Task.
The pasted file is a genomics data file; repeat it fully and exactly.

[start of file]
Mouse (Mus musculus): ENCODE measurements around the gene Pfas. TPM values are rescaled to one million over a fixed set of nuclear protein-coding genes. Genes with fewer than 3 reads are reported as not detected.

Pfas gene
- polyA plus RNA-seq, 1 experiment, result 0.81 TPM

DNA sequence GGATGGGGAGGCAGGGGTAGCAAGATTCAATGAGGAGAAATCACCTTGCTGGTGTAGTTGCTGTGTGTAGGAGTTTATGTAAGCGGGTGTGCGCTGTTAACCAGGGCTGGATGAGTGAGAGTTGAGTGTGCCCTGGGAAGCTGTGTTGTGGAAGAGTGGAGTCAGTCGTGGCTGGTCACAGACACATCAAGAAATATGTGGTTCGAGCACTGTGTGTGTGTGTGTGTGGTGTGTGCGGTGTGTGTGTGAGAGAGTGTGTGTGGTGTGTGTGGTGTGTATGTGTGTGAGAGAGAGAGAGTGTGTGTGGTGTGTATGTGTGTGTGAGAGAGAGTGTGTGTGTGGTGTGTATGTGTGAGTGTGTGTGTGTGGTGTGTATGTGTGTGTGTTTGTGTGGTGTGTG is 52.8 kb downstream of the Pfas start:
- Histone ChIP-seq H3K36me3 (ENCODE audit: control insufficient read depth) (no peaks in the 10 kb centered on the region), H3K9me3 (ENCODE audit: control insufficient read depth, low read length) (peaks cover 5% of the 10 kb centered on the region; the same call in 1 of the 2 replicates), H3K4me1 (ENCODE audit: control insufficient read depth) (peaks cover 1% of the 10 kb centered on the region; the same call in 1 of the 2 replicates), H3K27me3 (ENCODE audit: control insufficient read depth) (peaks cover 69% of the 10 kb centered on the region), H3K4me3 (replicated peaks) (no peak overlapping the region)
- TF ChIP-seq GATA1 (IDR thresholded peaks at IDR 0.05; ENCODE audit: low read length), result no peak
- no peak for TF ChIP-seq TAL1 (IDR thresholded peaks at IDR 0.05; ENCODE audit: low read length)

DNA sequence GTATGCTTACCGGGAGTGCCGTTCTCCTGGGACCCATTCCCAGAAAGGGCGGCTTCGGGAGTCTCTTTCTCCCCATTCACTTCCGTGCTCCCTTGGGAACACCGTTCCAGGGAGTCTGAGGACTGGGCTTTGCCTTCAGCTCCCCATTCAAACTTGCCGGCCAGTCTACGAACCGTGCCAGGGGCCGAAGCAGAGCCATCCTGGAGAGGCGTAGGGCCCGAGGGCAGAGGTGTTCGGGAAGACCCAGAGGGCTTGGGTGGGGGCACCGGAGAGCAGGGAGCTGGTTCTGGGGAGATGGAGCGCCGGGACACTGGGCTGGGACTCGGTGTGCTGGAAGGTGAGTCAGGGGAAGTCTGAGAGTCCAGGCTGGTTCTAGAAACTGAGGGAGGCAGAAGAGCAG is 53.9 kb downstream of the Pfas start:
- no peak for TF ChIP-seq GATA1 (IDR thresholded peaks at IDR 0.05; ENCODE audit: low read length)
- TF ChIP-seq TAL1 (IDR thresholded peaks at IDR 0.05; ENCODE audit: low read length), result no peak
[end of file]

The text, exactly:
Mouse (Mus musculus): ENCODE measurements around the gene Pfas. TPM values are rescaled to one million over a fixed set of nuclear protein-coding genes. Genes with fewer than 3 reads are reported as not detected.

Pfas gene
- polyA plus RNA-seq, 1 experiment, result 0.81 TPM

DNA sequence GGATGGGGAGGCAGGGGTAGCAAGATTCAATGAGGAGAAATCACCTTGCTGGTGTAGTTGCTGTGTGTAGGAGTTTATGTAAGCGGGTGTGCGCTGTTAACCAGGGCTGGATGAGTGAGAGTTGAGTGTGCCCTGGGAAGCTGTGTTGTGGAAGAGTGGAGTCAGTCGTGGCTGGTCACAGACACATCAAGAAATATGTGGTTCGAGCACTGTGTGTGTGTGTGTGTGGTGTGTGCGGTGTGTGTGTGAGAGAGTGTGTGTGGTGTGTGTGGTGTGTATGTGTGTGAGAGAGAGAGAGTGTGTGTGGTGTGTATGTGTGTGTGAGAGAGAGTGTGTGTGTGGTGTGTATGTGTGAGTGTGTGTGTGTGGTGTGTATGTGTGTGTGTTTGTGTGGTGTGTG is 52.8 kb downstream of the Pfas start:
- Histone ChIP-seq H3K36me3 (ENCODE audit: control insufficient read depth) (no peaks in the 10 kb centered on the region), H3K9me3 (ENCODE audit: control insufficient read depth, low read length) (peaks cover 5% of the 10 kb centered on the region; the same call in 1 of the 2 replicates), H3K4me1 (ENCODE audit: control insufficient read depth) (peaks cover 1% of the 10 kb centered on the region; the same call in 1 of the 2 replicates), H3K27me3 (ENCODE audit: control insufficient read depth) (peaks cover 69% of the 10 kb centered on the region), H3K4me3 (replicated peaks) (no peak overlapping the region)
- TF ChIP-seq GATA1 (IDR thresholded peaks at IDR 0.05; ENCODE audit: low read length), result no peak
- no peak for TF ChIP-seq TAL1 (IDR thresholded peaks at IDR 0.05; ENCODE audit: low read length)

DNA sequence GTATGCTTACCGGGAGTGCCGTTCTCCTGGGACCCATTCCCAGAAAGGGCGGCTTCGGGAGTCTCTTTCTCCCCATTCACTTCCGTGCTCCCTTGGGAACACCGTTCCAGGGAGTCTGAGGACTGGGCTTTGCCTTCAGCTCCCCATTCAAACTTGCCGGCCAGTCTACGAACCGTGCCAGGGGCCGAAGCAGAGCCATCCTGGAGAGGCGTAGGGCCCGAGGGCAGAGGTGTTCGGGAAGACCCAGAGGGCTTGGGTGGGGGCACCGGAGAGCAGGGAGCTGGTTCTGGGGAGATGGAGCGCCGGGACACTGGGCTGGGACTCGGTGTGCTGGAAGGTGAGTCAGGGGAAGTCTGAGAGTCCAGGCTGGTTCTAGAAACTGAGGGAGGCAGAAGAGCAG is 53.9 kb downstream of the Pfas start:
- no peak for TF ChIP-seq GATA1 (IDR thresholded peaks at IDR 0.05; ENCODE audit: low read length)
- TF ChIP-seq TAL1 (IDR thresholded peaks at IDR 0.05; ENCODE audit: low read length), result no peak